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The Unique Face of Poverty in ZAMBIA . Valerie Kozel BBL Poverty Impact Analysis, Monitoring, and Evaluation October 17, 2006. Overview of Presentation . Context (matters a lot) PVA – Approach and Key Findings What were we trying to achieve? Were we successful? Policy Recommendations?

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the unique face of poverty in zambia

The Unique Face of Poverty in ZAMBIA

Valerie Kozel

BBL Poverty Impact Analysis, Monitoring, and Evaluation

October 17, 2006

overview of presentation
Overview of Presentation
  • Context (matters a lot)
  • PVA – Approach and Key Findings
    • What were we trying to achieve?
    • Were we successful?
  • Policy Recommendations?
  • Lessons
  • Zambia, once the “jewel in the crown” of Africa, is now among the poorest countries.
    • Zambia first country in Africa to achieve independence: resource rich, strong economic position.
    • Soon after, experienced decades of economic decline. Despite a slow recovery in late 1990s and positive rates of growth in recent years, economic conditions remain difficult and the future uncertain.
    • Zambia is still struggling to reverse deterioration in basic services in the 1990s. The capacity of public sector is weak and corruption widespread.
    • Moreover Zambia is entering its third decade of double-digit HIV/AIDS prevalence (16% of the adult population – 18% of women, 13% of men)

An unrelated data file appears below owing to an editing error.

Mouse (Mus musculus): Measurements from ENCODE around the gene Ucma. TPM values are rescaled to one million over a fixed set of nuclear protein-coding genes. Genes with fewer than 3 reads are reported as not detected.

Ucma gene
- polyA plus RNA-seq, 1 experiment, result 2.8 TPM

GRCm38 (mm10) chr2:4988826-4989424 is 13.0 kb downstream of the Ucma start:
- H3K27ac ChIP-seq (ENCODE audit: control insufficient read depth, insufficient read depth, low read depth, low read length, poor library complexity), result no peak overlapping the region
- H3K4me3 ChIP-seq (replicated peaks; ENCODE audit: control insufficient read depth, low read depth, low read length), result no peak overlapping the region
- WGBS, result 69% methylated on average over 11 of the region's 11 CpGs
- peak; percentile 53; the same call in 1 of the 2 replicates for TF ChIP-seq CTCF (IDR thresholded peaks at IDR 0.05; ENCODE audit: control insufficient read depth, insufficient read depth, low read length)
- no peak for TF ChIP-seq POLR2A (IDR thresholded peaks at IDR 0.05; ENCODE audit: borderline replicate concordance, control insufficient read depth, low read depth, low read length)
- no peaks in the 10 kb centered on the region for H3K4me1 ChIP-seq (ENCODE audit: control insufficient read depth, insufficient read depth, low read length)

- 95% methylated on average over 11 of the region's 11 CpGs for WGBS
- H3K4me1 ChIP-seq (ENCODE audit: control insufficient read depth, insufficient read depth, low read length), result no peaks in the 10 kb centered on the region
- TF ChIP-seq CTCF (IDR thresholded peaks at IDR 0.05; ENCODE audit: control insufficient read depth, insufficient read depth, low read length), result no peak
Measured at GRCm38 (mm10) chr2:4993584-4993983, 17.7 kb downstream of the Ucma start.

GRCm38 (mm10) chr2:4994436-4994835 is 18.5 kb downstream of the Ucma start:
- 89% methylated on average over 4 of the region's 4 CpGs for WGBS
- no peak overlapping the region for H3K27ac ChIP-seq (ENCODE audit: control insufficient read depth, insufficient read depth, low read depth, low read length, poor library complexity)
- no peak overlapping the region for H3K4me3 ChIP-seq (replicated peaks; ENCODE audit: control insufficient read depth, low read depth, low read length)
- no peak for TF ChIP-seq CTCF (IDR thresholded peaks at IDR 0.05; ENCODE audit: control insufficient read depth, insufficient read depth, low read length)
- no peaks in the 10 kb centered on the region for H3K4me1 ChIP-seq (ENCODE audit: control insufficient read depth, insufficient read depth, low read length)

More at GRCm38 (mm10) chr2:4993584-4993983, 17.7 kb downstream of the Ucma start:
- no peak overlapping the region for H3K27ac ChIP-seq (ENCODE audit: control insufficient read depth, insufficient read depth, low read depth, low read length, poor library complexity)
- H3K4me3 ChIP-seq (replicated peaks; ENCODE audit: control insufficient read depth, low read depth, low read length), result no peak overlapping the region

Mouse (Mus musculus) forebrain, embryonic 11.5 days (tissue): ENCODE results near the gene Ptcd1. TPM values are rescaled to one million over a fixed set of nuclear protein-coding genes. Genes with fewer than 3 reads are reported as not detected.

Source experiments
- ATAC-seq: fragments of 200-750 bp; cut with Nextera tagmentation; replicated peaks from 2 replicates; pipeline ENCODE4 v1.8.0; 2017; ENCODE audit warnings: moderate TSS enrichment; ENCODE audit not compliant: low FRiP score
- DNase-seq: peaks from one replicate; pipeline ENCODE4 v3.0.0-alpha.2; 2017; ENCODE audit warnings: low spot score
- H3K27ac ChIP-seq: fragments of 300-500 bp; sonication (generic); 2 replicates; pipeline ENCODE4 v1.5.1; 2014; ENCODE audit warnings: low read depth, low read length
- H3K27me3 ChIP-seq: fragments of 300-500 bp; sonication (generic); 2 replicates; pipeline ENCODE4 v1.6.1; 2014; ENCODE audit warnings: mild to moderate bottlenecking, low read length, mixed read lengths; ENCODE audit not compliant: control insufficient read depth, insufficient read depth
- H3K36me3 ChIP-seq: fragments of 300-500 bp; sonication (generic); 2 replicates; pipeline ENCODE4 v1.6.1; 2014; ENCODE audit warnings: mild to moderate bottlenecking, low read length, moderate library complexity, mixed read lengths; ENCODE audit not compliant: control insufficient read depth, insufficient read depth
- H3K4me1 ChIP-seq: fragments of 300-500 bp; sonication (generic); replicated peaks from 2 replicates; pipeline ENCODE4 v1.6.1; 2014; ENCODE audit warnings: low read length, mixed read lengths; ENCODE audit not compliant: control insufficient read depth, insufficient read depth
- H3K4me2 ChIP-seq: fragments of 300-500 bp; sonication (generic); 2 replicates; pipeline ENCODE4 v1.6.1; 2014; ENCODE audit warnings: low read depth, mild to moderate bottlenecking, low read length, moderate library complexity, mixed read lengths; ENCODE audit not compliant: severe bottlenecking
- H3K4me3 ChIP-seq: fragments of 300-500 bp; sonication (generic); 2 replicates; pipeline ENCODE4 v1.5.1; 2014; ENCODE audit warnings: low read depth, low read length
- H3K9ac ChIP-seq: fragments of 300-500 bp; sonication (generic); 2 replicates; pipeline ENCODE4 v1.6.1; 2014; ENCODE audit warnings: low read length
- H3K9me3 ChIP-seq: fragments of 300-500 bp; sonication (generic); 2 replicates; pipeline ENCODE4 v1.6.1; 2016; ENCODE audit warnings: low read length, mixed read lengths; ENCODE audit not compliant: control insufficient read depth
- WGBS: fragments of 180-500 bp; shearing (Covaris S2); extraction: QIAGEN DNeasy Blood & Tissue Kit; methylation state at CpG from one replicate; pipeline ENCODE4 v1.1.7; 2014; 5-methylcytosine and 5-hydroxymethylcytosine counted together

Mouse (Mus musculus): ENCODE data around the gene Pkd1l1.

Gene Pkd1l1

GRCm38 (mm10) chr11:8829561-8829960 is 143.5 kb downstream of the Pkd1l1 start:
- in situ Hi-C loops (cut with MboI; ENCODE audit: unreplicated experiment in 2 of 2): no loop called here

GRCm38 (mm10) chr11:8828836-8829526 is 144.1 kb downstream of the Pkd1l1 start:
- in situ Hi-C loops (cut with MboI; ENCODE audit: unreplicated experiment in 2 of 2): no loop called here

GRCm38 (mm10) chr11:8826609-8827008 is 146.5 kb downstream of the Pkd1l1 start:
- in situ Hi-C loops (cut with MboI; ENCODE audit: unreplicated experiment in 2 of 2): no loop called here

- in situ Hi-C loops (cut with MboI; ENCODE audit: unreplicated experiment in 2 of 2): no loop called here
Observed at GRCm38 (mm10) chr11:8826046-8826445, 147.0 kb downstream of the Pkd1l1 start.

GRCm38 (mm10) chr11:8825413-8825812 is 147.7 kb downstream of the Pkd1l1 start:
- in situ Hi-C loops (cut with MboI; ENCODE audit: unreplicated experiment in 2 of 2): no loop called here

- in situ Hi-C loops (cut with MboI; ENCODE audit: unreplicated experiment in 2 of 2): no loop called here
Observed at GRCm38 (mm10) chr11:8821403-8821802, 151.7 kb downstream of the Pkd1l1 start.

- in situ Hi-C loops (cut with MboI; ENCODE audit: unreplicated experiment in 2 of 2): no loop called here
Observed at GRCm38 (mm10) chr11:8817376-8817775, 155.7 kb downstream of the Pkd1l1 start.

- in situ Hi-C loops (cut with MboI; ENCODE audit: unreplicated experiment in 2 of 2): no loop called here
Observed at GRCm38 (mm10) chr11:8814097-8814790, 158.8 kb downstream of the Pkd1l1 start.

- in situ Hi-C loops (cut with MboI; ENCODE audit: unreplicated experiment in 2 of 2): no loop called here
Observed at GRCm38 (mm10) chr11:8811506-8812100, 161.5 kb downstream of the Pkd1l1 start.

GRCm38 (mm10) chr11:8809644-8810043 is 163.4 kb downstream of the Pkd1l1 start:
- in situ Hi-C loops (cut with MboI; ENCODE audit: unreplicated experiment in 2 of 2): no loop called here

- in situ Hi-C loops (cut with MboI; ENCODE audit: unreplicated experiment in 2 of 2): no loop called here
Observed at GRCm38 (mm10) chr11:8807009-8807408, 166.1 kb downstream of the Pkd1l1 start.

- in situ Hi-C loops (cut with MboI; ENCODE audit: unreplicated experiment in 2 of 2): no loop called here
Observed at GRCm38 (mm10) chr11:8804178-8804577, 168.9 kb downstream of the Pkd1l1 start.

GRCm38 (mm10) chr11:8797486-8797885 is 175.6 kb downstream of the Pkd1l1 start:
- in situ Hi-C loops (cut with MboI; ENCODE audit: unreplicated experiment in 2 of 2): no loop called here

• These conditions have extracted a toll on the Zambian people: a continuing fall in life expectancy, deteriorating stock of human capital, rising malnutrition and ill-health, and continuing high levels of poverty.
Expectations of Zambians are high… formed by good years just after independence, high levels of education, modernization. But the basis for growth remains narrow and highly dependent on copper prices (good in recent years) and vagaries of the weather. The vast majority of rural poor continue to depend on subsistence agriculture, conditions little changed.
  • Zambia continues to be heavily aid dependent (WB borrower since early 1970s – instructive to look at history of lending, ESW).
    • Clarity on donor roles, donor coordination and harmonization essential.
    • Coordination on shared agendas e.g. poverty reduction is particularly challenging.
    • What is the Bank’s role in the country?